Skip to main content

Kaylene
Lu

Cohort 5

Hometown: Winston Salem, NC

Major: Biology, with minors in Chemistry and Chinese

Research Interest: Cancer therapeutics



I have found a family in my fellow scholars and program coordinators. I constantly learn from them and laugh with them, but I also have been inspired by them to better myself and further cultivate my own passions going forward.




WHAT DREW YOU TO THE CSS PROGRAM?

I was first drawn to the CSS program through the prospect of joining a diverse community of students with the same passion as I had for STEM. Being a part of the CSS program, I can say that I have found a family in my fellow scholars and program coordinators. I constantly learn from them and laugh with them, but I also have been inspired by them to better myself and further cultivate my own passions going forward.


WHAT HAS BEEN YOUR FAVORITE CSS EXPERIENCE SO FAR?

My favorite CSS experience has been attending the 2019 Annual Biomedical Research Conference for Minority Students (ABRCMS) in Anaheim, CA, with several members from different cohorts and Dr. Watkins. It was such an eye-opening experience, as I had the chance to engage in a national scientific community and share and receive recognition for my own research. Although the conference only lasted three days, I had the chance to form strong relationships with my fellow scholars and appreciate the vast expanse of biomedical science research.


HOW HAS CSS SHAPED YOUR CAREER GOALS?

The academic, personal and research support that the CSS program has offered throughout my undergraduate career has been quite impactful in terms of cultivating my self confidence and resolve to pursue my PhD in cancer biology and a career in academia. Meaningful conversations with program coordinators and fellow scholars have allowed me to take a step back to evaluate my real interests, goals and values.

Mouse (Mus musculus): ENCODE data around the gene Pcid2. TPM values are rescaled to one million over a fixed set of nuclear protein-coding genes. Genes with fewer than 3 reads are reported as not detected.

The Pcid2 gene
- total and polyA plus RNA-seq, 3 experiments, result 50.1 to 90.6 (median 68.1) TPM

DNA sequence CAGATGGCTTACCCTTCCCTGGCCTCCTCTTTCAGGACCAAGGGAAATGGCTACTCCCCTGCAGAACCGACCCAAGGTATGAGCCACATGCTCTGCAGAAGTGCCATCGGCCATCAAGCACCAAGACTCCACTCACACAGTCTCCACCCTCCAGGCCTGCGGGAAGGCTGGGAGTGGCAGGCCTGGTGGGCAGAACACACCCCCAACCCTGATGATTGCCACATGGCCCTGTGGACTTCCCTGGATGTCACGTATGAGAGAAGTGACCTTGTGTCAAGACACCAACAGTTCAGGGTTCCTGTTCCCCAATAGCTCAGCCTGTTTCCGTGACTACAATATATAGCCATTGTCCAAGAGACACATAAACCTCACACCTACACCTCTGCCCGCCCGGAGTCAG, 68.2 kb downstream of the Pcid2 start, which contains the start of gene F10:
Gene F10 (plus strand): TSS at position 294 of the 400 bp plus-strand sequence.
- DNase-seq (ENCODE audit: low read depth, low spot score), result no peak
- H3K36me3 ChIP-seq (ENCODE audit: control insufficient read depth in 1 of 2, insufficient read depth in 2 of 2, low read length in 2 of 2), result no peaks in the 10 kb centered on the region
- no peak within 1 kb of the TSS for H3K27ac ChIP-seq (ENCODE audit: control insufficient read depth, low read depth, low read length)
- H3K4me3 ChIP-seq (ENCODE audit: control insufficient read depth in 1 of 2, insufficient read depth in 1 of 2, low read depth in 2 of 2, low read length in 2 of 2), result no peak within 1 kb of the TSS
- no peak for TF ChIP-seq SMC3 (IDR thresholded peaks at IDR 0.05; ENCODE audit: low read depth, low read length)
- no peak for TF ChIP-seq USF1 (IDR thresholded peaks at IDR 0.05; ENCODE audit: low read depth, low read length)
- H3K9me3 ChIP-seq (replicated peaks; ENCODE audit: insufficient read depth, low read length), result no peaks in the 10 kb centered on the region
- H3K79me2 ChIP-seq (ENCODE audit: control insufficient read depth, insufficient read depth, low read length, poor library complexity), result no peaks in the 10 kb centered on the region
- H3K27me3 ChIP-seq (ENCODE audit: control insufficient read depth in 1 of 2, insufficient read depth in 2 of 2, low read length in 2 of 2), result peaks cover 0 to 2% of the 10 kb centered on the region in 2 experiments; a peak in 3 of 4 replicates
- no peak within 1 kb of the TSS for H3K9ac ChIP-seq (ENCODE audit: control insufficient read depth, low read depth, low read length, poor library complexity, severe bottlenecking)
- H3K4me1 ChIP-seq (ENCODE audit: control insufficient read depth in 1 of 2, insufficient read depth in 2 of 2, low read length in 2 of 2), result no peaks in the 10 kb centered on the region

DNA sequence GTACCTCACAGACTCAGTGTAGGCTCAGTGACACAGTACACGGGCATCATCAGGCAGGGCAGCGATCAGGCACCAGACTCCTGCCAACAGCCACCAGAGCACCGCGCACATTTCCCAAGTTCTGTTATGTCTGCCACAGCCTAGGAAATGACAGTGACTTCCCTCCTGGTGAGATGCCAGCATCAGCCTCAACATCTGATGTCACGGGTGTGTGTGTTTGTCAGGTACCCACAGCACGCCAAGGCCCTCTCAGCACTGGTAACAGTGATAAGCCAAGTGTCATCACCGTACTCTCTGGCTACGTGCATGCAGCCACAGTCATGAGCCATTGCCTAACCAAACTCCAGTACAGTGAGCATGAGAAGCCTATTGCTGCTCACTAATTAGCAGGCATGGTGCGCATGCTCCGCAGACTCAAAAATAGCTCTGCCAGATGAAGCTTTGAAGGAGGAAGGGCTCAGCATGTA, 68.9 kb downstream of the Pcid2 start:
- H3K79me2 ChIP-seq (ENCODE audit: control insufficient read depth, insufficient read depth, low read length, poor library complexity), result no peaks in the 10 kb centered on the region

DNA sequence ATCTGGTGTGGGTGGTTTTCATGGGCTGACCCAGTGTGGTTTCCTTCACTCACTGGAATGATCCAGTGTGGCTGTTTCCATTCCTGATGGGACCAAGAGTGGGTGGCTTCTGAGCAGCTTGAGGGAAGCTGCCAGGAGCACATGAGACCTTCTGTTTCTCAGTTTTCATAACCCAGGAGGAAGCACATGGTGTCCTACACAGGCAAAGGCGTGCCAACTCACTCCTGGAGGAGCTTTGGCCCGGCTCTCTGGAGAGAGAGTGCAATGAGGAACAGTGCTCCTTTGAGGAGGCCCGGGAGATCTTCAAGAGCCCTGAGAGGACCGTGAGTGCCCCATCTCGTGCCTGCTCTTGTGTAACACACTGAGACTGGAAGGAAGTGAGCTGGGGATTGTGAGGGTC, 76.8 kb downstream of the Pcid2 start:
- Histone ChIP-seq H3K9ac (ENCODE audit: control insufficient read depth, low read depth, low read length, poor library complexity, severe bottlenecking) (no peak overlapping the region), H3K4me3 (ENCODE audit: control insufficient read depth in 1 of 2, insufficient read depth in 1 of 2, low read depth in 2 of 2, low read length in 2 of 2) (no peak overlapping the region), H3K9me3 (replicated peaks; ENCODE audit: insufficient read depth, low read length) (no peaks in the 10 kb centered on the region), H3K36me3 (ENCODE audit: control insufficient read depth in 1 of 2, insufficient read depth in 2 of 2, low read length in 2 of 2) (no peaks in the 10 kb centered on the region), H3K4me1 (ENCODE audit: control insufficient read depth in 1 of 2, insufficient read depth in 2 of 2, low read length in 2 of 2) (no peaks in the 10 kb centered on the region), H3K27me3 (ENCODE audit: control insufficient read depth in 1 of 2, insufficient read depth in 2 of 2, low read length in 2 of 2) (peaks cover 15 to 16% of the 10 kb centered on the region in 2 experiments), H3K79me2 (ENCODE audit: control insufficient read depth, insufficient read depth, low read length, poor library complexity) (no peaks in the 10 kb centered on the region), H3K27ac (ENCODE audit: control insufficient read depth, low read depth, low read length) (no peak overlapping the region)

WHAT IS YOUR PRIMARY RESEARCH INTEREST?

My primary area of research is the identification of novel targets for cancer therapeutics. Through all my experiences in the lab and in class, I have found great interest in understanding the cell’s various signaling pathways; there is something truly fascinating about piecing together the cellular events that lead to significant responses like apoptosis and proliferation. I have been working in the lab of Dr. Yue Xiong at Lineberger Comprehensive Cancer Center since the end of my freshman year, and my primary project has been characterizing the functionality of a new protein degraders for the treatment of lung cancer harboring mutations in the epidermal growth factor receptor (EGFR). Currently, I am also exploring the connection between epigenetic control and anti-tumor immunity by determining the role of a specific DNA demethylase in the regulation of immune checkpoint receptor PD-1 in macrophages.


AWARDS AND HONORS

  • CSS Distinguished Scholar Award
  • Phi Beta Kappa
  • Honors Carolina
  • 2019 Annual Biomedical Research Conference for Minority Students (ABRCMS) Poster Presentation Award
  • Office of Undergraduate Research Travel Award



Research Publications